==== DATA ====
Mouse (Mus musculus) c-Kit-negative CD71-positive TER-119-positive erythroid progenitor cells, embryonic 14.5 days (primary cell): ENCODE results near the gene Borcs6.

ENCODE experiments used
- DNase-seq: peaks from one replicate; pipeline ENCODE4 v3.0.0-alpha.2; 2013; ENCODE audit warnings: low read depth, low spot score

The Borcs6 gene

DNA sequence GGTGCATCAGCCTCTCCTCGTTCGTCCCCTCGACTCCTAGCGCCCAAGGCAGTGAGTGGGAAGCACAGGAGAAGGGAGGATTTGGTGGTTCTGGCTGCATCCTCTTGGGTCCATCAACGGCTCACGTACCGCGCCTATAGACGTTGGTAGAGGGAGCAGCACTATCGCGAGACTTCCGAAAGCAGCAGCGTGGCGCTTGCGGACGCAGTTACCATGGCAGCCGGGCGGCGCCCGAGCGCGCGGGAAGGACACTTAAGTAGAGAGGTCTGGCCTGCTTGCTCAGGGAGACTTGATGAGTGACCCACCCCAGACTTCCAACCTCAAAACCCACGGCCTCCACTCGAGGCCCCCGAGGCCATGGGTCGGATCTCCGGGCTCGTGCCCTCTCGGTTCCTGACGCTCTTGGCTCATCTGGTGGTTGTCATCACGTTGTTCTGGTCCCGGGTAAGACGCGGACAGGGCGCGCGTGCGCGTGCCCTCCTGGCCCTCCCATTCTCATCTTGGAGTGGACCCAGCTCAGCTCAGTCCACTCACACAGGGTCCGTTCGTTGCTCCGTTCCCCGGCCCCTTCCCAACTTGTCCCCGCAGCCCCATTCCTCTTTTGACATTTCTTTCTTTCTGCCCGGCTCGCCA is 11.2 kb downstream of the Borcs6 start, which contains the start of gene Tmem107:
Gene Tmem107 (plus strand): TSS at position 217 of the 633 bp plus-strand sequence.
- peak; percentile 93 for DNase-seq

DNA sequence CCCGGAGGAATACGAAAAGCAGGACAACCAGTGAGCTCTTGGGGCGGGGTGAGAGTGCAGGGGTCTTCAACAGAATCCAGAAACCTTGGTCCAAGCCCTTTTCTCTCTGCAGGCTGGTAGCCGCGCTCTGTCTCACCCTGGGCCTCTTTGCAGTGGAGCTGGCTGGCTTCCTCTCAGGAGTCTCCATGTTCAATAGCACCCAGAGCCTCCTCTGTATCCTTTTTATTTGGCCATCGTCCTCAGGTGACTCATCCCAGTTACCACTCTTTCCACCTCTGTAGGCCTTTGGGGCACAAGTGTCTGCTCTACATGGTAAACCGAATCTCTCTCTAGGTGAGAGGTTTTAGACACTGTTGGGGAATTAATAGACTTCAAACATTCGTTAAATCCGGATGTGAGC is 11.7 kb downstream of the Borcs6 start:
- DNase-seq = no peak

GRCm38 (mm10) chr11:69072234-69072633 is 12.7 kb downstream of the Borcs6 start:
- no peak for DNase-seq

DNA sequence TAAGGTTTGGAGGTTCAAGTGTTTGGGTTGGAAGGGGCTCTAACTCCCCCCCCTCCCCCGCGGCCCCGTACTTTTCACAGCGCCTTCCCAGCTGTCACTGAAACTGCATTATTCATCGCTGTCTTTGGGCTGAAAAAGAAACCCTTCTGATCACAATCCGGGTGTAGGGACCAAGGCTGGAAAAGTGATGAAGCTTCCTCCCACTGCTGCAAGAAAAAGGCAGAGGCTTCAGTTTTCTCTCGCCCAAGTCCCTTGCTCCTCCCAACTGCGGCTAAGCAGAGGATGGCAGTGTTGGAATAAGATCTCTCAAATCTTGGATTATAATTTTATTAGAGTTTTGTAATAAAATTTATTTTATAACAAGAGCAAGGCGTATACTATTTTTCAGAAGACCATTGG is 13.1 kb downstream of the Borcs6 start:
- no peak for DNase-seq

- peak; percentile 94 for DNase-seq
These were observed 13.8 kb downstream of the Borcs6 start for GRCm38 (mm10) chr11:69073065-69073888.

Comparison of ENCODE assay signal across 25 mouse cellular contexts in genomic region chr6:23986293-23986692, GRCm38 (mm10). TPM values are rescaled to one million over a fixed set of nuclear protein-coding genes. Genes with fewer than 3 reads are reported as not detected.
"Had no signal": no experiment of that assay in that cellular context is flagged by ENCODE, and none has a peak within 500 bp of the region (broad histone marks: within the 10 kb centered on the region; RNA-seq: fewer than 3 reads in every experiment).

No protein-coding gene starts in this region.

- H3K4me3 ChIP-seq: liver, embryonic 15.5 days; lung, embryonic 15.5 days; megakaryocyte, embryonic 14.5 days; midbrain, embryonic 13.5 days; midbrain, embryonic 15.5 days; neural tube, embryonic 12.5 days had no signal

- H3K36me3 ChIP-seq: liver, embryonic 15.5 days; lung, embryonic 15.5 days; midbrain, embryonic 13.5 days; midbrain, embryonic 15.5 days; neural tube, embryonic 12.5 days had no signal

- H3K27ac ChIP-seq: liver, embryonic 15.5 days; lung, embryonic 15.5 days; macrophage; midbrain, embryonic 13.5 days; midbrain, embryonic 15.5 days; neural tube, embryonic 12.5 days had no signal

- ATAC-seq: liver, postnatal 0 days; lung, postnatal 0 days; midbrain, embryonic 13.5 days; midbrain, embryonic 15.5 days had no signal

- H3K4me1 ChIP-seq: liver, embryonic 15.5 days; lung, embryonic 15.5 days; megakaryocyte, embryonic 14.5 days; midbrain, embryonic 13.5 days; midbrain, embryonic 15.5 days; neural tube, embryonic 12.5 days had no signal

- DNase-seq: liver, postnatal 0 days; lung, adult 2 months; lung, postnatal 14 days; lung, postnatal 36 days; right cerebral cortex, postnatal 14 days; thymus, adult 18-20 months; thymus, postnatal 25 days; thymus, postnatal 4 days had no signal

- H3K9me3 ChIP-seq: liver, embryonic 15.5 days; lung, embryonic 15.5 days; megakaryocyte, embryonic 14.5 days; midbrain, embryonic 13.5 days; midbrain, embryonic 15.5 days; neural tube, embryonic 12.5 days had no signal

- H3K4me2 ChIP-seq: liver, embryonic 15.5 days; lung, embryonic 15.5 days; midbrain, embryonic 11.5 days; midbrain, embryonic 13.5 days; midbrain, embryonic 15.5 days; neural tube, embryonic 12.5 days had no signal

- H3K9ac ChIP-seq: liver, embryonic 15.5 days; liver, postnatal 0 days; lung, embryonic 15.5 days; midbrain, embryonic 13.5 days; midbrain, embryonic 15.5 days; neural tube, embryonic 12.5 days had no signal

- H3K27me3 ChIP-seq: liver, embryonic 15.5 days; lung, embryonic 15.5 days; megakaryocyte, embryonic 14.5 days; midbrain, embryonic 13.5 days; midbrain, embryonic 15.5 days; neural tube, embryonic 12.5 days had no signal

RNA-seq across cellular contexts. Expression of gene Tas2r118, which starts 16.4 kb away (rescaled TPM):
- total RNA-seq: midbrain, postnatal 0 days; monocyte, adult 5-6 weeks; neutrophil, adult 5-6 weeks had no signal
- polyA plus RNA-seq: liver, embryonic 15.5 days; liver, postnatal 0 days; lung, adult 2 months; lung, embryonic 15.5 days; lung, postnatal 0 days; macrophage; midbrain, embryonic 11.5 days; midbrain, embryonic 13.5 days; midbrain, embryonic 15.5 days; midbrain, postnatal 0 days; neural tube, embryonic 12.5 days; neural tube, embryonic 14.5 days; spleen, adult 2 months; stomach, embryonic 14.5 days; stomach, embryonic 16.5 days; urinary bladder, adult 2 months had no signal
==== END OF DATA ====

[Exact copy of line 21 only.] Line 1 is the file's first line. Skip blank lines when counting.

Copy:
- H3K27ac ChIP-seq: liver, embryonic 15.5 days; lung, embryonic 15.5 days; macrophage; midbrain, embryonic 13.5 days; midbrain, embryonic 15.5 days; neural tube, embryonic 12.5 days had no signal